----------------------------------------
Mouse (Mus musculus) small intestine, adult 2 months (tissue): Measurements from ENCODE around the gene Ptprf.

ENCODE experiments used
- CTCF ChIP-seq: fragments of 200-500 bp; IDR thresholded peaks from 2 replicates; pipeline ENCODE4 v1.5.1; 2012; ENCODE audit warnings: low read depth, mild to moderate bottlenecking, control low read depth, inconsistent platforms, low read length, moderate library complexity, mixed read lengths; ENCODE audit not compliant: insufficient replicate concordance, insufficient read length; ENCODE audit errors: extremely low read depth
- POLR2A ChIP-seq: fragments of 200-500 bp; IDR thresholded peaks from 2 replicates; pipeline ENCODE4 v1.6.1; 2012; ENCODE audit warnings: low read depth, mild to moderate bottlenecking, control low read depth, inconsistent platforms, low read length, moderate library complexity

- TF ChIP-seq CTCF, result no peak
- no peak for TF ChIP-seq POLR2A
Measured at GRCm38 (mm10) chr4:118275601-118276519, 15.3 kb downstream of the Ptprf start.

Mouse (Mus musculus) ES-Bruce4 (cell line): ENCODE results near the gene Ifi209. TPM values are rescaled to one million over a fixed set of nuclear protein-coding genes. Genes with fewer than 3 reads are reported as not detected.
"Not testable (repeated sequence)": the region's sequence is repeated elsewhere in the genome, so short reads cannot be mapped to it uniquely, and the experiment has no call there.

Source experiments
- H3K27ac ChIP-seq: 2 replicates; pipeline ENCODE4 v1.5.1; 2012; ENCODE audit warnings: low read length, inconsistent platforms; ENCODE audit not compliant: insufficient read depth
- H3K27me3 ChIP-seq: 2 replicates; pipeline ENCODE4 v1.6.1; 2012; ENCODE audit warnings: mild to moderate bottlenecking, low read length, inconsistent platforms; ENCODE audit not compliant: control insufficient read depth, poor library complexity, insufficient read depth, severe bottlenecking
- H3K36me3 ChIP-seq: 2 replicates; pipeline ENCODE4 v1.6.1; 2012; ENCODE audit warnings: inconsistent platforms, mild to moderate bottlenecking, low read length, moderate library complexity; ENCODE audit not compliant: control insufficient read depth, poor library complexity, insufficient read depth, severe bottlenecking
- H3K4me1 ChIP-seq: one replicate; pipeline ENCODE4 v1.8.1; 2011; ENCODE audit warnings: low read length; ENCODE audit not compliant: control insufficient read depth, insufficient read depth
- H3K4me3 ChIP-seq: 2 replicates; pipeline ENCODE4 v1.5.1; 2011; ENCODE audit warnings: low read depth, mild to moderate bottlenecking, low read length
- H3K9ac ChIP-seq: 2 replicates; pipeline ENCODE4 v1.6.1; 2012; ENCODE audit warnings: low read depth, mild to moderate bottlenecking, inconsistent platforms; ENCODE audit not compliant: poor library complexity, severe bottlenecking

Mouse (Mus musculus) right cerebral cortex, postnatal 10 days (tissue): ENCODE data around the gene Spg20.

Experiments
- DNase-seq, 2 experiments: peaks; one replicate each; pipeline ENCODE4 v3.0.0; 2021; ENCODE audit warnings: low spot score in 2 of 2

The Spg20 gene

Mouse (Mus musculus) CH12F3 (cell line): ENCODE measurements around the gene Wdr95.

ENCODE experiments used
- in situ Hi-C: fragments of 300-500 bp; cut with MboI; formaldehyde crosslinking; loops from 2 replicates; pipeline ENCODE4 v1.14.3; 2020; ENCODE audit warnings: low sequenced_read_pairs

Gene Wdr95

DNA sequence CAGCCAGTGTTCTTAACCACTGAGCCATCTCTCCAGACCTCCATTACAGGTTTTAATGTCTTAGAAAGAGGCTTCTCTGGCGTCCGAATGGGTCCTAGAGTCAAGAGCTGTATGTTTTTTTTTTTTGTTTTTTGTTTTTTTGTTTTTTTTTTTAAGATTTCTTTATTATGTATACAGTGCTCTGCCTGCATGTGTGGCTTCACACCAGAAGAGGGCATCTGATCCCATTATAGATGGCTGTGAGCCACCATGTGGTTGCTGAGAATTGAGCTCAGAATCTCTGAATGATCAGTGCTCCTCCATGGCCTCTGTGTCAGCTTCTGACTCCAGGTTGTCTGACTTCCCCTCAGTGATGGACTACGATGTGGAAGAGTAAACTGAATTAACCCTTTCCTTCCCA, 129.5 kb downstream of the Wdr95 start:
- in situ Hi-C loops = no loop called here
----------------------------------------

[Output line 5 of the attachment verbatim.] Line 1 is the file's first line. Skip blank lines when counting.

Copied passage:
- TF ChIP-seq CTCF, result no peak